Another project that uses stop motion -from Christopher Bogar, Benedict Hubener, Kelvyn Marte, Jens Obel, and James Zhou:

So summarising the things we learned this week:

  1. DSLR camera fundamentals.
  2. High speed and long exposure photography.
  3. Image composition and its history.
  4. Stop motion animation.
  5. Integrating sensors and controllers to trigger DSLR camera.
  6. Choosing a good lens for a DSLR camera.
  7. Lighting fundamentals for photography.


Moving on to the last project for the week, we were able to work on two separate projects within our team as we were 6 members: Esther Bretschneider, Kelvyn Marte, Arvind Sanjeev, Bora Kim, Anoushka Garg and Benedict Hubener.

Sound Spike
Sound Spike is an exploration in visualising sound using a microphone and an RGB LED light embedded in a laser-cut light diffuser. With the microphone, we measured the sound decibels being emitted from a sound source, and visualised the decibel ranges with the colours red, blue and purple. Long exposure photography brings to life the sound characteristics of an audio source in a visual way.

You can check out the video of the arduino and sensor setup for the project here.

LeapHop is an interactive experience which invites the user to reveal images in space through moving his finger, just like a scratch-card it gradually reveals the image. It builds an additional level of surprise for the maker, as the image is only revealed when captured on a camera. The accompanying video is composed of a series of long exposure shots which were stitched together to create a single animation.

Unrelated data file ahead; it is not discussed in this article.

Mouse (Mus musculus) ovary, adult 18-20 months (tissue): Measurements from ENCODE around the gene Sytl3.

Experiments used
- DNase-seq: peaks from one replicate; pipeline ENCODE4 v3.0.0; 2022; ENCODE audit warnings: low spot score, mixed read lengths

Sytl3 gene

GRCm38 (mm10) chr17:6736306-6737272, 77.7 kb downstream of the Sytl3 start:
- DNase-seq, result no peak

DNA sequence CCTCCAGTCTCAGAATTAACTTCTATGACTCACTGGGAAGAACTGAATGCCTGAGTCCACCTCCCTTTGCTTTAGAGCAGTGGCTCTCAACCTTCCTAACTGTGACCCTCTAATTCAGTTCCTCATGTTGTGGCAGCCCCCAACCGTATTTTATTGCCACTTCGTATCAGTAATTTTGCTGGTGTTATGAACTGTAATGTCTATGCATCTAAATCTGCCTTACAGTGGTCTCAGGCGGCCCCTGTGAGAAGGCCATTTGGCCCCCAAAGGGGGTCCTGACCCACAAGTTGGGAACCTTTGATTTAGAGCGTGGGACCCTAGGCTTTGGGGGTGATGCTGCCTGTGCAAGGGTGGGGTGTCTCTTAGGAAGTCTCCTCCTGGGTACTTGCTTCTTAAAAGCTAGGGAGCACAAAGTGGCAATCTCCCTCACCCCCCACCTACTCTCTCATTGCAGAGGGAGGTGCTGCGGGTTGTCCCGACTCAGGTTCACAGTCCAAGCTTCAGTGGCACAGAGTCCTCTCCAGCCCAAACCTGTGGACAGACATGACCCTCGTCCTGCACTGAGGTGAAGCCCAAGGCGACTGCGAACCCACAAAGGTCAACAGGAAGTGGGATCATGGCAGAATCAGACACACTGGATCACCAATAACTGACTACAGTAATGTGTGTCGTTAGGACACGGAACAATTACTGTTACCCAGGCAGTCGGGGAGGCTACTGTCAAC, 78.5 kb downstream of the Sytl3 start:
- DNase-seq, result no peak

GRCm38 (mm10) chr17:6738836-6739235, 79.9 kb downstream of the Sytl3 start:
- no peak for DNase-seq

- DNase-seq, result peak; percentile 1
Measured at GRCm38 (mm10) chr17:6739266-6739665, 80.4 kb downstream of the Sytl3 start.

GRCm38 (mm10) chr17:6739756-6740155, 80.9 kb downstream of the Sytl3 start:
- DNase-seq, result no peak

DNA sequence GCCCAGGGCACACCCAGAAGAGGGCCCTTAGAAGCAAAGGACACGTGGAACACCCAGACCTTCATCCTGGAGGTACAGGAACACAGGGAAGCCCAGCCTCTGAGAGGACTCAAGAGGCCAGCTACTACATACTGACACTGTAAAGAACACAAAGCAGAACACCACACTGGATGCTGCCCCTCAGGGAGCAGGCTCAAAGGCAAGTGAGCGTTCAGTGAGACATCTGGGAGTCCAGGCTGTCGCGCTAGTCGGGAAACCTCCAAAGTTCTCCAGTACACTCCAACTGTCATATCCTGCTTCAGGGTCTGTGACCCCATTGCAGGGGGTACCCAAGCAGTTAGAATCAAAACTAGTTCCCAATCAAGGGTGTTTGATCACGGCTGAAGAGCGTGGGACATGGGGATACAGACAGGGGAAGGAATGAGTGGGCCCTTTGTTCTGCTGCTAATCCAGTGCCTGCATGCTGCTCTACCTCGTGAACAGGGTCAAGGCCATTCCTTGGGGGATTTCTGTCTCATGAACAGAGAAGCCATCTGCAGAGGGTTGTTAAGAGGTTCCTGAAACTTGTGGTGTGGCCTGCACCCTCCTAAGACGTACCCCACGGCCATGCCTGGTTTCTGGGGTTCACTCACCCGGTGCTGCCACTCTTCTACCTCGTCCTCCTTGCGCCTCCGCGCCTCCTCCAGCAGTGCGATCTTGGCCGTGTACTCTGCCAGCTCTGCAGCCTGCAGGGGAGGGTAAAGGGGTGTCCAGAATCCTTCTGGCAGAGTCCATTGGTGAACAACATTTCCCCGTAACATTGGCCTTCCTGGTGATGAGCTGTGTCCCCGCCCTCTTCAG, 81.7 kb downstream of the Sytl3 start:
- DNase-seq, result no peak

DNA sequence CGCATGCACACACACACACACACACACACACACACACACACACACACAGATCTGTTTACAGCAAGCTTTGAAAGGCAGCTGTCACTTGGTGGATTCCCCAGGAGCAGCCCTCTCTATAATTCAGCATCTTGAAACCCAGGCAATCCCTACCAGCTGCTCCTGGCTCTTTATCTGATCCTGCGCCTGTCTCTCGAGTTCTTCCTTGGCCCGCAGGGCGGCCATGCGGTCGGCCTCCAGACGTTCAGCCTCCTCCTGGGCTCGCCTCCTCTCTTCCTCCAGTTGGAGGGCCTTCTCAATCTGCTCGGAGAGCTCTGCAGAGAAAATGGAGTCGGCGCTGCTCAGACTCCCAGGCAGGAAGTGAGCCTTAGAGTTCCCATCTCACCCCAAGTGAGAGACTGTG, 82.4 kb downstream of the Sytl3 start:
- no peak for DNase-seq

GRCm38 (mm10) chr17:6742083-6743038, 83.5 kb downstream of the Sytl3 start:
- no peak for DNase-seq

The position of the index finger is tracked using LeapMotion and this precise position of the finger is then used for further computation. In Processing, the position of the finger is mapped to the coordinates of an ordinary image to extract the color of that particular point. In turn, an RGB LED attached to the index finger lights up in the extracted color. That way any shape or photograph can be made visible by just drawing the light with the finger, the LED will change the color value accordingly to the current position of the finger in space.


Some more experimental projects from the class:

Pulse Trace: Can Yanardag, Keyur Jain, Matt Visco, Radhika Agarwal, Yee Mun Ooi


Movement and Light: Christopher Bogár, Sebastian Hunkeler, Ine-Charlotte Asakskogen, Rachel Lane, Somayeh Ranjbar


Smoke and Project: Vytautas Gudaitis, Taishi Kamiya, Stephanie Lee, Clara Subirats, James Zhou


More projects from this class can be seen here: Experimental Imaging.

This is just a short intro to my life at CIID, I will be publishing more posts on the different topics we learn as well as the projects we do through this blog. Furthermore, all the credits to the media content for this blog goes to the IDP class of 2017.